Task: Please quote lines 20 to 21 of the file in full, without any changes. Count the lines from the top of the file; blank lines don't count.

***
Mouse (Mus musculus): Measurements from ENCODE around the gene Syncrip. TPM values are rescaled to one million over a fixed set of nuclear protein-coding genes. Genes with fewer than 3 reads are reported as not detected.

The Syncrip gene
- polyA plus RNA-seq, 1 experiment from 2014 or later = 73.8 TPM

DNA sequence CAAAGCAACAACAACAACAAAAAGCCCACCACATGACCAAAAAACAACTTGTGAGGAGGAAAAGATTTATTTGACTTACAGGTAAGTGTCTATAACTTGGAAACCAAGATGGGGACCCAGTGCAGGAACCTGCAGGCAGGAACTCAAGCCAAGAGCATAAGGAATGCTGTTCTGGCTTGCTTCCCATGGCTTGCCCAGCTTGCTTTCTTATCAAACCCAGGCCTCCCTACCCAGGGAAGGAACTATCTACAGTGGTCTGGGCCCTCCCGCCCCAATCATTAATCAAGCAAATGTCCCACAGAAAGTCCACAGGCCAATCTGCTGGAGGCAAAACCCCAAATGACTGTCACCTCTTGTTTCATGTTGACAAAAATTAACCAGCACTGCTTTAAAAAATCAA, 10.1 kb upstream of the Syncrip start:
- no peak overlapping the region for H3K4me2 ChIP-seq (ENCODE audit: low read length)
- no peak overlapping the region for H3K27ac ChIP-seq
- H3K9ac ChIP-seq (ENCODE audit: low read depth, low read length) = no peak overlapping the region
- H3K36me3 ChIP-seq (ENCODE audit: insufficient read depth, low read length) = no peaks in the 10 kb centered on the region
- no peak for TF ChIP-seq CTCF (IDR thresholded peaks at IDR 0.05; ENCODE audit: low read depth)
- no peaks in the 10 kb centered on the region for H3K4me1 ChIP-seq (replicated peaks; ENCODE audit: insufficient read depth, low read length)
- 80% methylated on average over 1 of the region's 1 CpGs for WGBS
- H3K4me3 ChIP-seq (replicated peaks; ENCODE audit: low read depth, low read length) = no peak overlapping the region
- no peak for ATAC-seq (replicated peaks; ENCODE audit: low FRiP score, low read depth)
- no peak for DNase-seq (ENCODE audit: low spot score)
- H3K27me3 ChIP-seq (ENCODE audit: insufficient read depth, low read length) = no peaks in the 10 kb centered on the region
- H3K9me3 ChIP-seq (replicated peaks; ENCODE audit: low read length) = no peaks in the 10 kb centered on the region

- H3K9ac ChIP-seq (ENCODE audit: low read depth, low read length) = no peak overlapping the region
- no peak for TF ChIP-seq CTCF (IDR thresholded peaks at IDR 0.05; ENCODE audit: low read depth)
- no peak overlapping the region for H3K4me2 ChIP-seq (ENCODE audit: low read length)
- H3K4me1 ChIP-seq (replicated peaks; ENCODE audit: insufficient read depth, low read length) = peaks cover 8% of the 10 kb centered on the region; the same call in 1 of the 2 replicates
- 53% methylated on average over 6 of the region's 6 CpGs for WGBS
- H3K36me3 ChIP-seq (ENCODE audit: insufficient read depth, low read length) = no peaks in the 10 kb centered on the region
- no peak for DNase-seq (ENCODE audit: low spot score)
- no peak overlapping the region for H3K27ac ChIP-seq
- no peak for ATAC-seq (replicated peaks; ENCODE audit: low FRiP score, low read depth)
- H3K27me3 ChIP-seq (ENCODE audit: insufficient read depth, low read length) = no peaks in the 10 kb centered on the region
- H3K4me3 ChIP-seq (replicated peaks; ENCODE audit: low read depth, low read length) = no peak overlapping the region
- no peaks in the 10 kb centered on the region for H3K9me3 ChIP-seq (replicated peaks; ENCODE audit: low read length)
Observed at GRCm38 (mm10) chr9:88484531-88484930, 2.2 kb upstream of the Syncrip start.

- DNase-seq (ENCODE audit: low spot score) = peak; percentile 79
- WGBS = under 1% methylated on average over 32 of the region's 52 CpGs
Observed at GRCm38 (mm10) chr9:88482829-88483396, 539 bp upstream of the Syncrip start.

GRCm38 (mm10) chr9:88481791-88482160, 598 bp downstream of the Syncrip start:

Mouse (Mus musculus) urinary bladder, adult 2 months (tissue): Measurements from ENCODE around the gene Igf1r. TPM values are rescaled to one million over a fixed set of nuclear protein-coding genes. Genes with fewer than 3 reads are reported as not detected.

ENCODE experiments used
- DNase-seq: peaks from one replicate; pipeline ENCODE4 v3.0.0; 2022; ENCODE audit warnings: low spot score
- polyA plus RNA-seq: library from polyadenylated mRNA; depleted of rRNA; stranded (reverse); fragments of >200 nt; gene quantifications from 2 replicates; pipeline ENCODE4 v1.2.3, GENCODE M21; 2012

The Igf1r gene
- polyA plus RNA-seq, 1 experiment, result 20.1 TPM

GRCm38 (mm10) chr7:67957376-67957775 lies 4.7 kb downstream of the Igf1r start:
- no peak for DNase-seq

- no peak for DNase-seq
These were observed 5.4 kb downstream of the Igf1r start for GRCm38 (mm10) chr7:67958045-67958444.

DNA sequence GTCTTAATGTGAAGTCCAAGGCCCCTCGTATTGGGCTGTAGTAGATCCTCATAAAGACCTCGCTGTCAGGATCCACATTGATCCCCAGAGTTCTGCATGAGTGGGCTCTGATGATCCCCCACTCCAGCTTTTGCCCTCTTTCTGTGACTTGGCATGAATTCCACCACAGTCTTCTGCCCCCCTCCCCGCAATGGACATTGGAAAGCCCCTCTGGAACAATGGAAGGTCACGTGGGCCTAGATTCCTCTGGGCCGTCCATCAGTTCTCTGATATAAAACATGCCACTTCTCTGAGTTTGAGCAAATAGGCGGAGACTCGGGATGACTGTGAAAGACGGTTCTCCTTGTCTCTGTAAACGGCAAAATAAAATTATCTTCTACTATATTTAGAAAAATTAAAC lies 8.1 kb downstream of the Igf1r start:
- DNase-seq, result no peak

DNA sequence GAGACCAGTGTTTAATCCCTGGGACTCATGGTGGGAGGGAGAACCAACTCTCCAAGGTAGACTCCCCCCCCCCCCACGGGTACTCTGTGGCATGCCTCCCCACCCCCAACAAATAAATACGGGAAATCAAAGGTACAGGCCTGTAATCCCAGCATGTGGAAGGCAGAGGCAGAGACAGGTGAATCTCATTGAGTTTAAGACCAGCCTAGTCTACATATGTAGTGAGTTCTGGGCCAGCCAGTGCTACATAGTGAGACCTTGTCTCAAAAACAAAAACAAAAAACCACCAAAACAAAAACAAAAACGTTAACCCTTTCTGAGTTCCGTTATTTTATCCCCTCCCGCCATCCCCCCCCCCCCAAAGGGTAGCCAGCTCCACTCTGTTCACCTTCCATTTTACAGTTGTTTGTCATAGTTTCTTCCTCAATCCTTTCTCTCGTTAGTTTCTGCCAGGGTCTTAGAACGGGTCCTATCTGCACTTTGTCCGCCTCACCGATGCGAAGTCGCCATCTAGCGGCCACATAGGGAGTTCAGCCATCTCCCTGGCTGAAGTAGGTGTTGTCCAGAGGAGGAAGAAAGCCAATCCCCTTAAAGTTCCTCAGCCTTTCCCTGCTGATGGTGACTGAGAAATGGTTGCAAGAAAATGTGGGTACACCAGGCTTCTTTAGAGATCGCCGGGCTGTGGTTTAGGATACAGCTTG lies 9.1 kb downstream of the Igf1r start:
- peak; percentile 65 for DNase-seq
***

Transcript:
- H3K4me1 ChIP-seq (replicated peaks; ENCODE audit: insufficient read depth, low read length) = peaks cover 8% of the 10 kb centered on the region; the same call in 1 of the 2 replicates
- 53% methylated on average over 6 of the region's 6 CpGs for WGBS